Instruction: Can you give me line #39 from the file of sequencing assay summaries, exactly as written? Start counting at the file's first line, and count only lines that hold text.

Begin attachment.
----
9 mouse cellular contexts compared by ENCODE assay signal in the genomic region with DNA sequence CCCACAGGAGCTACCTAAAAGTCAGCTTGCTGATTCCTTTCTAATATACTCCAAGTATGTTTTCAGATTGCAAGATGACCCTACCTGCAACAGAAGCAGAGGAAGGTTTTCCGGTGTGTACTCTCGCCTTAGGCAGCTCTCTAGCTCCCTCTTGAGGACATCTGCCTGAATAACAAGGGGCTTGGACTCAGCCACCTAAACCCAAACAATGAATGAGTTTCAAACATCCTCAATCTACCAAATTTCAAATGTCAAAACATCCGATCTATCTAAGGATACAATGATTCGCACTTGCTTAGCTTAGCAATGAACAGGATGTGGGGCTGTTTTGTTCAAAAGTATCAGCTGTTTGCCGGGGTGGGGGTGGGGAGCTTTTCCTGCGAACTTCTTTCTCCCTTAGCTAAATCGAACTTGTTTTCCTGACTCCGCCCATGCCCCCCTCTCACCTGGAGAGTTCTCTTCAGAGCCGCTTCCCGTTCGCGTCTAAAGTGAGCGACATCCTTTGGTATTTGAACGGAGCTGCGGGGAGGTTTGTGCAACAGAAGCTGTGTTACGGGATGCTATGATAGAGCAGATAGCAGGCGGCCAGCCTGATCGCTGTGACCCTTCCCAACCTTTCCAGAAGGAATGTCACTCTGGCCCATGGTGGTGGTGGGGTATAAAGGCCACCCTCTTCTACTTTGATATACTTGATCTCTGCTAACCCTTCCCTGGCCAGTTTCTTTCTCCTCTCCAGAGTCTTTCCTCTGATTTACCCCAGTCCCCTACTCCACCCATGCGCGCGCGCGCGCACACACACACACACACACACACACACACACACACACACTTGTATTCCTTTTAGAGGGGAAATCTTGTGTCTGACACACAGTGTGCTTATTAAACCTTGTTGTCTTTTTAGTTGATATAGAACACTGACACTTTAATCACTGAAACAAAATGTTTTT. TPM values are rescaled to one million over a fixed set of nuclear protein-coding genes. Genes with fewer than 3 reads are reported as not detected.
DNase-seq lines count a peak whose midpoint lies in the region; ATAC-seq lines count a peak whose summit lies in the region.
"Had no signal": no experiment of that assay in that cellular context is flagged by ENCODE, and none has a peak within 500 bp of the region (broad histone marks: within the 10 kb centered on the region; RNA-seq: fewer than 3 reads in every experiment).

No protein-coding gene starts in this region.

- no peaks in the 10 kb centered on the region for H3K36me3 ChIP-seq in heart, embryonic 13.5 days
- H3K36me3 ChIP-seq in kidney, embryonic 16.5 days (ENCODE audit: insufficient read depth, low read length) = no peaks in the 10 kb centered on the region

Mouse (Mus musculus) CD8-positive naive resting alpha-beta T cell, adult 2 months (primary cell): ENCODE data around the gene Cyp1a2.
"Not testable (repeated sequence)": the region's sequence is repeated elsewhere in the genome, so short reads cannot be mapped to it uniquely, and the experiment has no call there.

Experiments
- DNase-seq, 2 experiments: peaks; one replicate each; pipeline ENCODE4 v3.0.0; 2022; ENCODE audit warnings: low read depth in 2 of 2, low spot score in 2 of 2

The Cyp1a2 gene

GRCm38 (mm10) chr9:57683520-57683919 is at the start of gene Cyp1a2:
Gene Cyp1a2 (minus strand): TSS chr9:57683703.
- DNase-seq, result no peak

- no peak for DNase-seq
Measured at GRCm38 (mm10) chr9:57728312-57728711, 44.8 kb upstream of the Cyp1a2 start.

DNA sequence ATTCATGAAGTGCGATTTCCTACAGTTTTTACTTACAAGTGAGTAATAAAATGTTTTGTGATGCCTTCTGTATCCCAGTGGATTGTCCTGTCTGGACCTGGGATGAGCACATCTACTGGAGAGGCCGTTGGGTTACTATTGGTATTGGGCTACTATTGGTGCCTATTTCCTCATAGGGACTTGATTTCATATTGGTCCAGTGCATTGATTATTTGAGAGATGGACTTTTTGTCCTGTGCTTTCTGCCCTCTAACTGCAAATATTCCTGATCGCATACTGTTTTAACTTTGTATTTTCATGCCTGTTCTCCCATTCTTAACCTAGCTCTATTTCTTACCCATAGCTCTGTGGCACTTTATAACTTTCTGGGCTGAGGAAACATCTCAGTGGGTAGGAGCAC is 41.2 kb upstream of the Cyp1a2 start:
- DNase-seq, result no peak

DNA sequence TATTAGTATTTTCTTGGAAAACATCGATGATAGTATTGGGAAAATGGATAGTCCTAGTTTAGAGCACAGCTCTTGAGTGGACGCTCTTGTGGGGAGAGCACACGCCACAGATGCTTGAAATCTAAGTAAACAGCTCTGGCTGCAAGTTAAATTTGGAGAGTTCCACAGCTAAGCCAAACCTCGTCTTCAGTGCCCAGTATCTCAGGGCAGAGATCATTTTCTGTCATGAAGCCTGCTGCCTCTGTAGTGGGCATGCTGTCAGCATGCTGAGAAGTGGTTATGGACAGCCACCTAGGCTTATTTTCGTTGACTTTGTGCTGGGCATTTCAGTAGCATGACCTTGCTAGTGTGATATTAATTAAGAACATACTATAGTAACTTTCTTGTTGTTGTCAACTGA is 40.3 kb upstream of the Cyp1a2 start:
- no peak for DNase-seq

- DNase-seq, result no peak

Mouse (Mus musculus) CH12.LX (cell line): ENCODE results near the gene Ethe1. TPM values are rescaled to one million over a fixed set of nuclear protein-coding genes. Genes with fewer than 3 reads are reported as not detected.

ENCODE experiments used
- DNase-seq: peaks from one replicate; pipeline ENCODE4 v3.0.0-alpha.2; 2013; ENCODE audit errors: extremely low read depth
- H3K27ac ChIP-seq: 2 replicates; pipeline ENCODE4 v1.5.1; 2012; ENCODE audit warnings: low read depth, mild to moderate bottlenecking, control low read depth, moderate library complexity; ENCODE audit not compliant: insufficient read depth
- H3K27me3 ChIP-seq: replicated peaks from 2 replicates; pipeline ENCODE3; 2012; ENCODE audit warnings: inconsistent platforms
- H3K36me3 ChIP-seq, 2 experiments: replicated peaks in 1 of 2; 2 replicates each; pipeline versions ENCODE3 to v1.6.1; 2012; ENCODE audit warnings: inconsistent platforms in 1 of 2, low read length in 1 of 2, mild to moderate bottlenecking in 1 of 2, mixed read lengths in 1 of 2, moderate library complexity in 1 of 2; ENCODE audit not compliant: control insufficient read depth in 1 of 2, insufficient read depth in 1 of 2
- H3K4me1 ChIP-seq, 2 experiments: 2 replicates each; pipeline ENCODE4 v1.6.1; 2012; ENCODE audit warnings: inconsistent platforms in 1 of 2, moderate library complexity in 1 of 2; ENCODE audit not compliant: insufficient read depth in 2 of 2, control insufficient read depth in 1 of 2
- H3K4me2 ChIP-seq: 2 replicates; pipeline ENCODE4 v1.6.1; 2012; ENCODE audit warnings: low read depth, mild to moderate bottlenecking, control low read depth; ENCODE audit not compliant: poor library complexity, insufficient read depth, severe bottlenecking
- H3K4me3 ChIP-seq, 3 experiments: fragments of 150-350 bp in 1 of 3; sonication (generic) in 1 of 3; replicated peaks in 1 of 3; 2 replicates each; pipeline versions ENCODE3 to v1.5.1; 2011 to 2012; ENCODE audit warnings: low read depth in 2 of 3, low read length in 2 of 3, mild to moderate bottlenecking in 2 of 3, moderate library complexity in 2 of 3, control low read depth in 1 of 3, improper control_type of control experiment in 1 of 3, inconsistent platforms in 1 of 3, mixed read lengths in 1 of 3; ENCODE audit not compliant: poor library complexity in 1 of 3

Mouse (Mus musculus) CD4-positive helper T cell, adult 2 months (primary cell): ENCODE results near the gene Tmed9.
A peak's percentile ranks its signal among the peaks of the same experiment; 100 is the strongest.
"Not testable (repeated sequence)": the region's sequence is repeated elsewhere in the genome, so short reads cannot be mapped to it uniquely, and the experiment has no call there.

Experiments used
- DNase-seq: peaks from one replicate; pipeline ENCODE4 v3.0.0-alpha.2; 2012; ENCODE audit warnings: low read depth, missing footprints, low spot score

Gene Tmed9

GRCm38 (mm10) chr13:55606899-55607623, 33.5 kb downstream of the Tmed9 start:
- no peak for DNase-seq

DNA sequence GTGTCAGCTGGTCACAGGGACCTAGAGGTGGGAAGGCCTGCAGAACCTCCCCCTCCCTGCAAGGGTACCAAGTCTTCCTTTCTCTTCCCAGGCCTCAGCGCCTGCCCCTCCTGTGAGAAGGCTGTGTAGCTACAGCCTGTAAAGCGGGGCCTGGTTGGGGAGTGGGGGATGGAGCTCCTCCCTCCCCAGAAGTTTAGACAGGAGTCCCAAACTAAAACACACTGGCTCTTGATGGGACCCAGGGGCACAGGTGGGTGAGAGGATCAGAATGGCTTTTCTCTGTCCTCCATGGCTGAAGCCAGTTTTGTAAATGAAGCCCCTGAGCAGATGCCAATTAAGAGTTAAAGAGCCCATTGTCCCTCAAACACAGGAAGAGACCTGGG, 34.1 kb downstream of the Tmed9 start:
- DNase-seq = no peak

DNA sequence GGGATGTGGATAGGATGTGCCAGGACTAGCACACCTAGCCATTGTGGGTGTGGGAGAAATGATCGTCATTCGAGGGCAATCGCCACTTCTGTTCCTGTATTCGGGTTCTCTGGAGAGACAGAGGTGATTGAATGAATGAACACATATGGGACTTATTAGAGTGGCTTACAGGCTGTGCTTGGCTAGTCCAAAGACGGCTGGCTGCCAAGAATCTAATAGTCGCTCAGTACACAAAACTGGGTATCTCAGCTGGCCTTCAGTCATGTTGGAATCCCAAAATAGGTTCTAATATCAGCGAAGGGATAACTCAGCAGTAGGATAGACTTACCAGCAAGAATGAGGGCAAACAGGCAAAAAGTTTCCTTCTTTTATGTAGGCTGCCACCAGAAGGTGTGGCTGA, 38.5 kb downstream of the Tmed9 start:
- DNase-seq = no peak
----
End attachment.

DNA sequence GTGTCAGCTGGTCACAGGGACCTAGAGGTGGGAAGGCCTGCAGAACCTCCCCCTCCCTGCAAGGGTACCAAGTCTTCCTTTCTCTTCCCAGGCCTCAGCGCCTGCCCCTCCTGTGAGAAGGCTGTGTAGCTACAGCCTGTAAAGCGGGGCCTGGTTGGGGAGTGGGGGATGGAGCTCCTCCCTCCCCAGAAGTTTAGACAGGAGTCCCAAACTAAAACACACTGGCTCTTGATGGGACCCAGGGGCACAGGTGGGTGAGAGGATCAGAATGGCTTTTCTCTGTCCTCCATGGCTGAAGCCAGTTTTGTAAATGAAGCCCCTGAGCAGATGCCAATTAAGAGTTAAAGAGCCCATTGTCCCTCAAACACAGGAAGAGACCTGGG, 34.1 kb downstream of the Tmed9 start: